bindings include both scalars and tabular objects and a large percentage
  of the Object Identifiers in the varbind list have some common base set
  of subidentifiers.
 
  The rest of this memo is limited to the scope of OID Suppression and its
  application to row operations.  OID Compression is discussed in more
  detail in the Internet Draft draft-ietf-eos-oidcompression-00.txt.


OID Suppression Through Aggregate Row Objects

  OID Suppression can be used to provide more efficient retrieval and
  configuration of conceptual rows in a table by reducing the amount of
  information required to represent a row of objects. Within a row in a
  table, the OIDs of each of the objects in the row contain a substantial
  amount of redundant information since each of these OIDs contain the
  same table name and instance information.  The only variation among the
  OIDs for a group of objects in the same row of a table is the single
  column subidentifier in the OID which uniquely identifies that specific
  column in the table.

  OID Suppression, as described in this memo, reduces the amount of
  redundant information required to represent a row in a table by allowing
  the table name and instance information to be provided only once for the
  entire row instead of requiring this information to be provided N times
  for N objects in a row.  This is achieved through the definition of a
  new aggregate row type object. The aggregate row object allows multiple
  columns from the same conceptual row to be represented as a single
  atomic unit with only a single OID required to identify this row in the
  table.  The OID of this aggregate row type object would include the
  table name and instance information for this row. The value of the
  aggregate row object would actually consist of a sequence of values
  for the columns in this row.
 
  In general, an aggregate row object with N columns would have the
  following format :

       <tablename>.2.<instance>  =  (val1, val2, ..., valN)

  The OID for this aggregate row object would include the table name and
  instance information.  The value of the aggregate object would actually
  be a sequence of values for the columns in this row of the table.

  In the format specified above, the use of the subidentifier '2'
  separating the tablename from the instance information is required to be
  able to uniquely and unambiguously distinguish aggregate row objects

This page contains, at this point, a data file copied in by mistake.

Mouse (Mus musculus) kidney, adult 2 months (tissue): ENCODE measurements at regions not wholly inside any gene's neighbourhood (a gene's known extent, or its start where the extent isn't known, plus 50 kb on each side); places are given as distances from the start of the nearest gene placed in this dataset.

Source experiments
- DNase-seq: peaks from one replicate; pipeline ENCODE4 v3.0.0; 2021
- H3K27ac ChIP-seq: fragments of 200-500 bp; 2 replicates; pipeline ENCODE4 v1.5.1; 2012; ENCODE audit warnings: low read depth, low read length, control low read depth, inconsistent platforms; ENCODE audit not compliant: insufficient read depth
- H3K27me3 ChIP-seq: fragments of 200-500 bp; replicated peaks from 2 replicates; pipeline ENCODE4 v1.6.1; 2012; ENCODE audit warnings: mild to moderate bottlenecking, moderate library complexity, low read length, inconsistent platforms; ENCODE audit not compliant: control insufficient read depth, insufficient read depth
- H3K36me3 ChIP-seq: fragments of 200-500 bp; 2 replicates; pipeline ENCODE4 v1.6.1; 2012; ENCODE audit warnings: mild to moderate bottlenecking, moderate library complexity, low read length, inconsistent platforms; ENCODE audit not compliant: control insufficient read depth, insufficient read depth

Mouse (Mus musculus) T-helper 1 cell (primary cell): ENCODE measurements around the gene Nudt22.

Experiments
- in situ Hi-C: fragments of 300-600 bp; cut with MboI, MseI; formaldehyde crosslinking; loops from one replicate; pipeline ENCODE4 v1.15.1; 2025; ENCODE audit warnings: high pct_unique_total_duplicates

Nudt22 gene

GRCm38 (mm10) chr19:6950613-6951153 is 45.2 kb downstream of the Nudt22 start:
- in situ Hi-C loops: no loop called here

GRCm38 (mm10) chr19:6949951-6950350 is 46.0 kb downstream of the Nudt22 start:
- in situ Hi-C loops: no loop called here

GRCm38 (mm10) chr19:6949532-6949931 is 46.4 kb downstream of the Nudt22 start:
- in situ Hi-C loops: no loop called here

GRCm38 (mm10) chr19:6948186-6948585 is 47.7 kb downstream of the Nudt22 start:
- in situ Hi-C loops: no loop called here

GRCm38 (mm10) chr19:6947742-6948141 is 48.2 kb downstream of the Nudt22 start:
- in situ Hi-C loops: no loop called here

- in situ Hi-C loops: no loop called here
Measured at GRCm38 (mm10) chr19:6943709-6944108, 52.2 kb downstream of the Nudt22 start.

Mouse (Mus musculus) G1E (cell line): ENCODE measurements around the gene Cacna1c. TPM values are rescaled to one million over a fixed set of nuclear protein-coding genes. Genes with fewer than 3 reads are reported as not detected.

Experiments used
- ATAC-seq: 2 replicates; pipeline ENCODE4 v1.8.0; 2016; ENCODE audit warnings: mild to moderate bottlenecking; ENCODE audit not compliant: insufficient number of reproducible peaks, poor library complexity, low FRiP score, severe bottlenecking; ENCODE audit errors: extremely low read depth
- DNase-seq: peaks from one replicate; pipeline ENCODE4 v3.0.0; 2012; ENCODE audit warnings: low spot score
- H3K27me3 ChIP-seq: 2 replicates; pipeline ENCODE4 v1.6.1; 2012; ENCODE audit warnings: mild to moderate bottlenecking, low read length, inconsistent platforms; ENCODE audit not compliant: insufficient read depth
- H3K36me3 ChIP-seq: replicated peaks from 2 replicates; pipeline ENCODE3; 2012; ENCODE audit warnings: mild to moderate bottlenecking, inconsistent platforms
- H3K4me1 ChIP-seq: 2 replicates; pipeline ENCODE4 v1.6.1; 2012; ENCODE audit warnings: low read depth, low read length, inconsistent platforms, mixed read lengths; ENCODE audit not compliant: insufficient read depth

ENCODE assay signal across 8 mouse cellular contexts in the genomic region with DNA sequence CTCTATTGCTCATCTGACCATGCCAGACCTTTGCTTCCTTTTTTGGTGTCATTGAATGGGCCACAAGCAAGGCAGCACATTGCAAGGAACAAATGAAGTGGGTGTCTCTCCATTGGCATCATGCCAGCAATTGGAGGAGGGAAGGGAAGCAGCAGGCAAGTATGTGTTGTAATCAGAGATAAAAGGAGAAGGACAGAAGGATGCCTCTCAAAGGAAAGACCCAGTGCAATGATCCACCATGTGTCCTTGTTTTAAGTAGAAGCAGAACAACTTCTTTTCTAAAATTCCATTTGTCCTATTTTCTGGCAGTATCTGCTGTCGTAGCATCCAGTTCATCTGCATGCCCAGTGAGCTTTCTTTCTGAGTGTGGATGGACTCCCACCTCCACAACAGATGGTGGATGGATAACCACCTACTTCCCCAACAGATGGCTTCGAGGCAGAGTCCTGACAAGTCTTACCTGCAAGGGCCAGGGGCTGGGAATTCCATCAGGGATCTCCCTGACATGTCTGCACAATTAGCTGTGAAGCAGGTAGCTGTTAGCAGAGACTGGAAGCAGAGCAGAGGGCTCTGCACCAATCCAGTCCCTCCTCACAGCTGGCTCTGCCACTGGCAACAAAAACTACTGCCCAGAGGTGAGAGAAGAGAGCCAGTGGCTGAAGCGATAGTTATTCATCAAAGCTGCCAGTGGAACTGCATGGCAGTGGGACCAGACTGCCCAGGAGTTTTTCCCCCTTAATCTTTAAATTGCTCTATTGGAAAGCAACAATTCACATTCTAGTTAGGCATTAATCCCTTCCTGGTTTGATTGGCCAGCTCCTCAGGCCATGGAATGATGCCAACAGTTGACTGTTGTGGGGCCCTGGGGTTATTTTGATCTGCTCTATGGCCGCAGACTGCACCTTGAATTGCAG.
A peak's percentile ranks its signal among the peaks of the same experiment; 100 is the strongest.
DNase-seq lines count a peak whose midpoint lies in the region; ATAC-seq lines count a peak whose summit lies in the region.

from single columnar objects since it is anticipated that aggregate row
  objects may be included in SNMP PDUs that also contain non-aggregate
  type objects as well. OIDs for single columnar objects will always begin
  with the OID prefix <tablename>.1 whereas OIDs for aggregate rows will
  always begin with the OID prefix <tablename>.2.
 
  The definition and use of the aggregate row object type would allow a
  significant amount of OID suppression to be achieved by removing the
  redundant OID information that is normally required to represent a
  series of objects in a row.  With the use of aggregate row objects, the
  tablename and instance information for a row of objects would need to be
  provided only once per row instead of N times per row for N objects in a
  row. This means that the individual representation of each row would be
  more efficient and therefore operations to retrieve and configure rows
  using aggregate row objects would be more efficient overall.


Row Operations Using Aggregate Row Objects
  
  OID Suppression through the use of aggregate row objects not only
  provides the benefit of more efficient retrieval and configuration of
  rows, it also simplifies row-based operations by allowing rows to be
  represented and operated on as a single logical unit. This is useful to
  management applications which tend to manage tables by conceptual rows
  and which often treat objects in the same conceptual row as part of a
  larger atomic unit for operational purposes.

  One of the ways that aggregate row objects and more efficient row
  operations would be beneficial is in the case of row-based configuration
  operations where it is desirable for manager applications to be able to
  configure an entire conceptual row with a single atomic SNMP
  SetRequest.  For large tables this can be a problem due to the size of
  the required encoding for an entire row and may require that the row be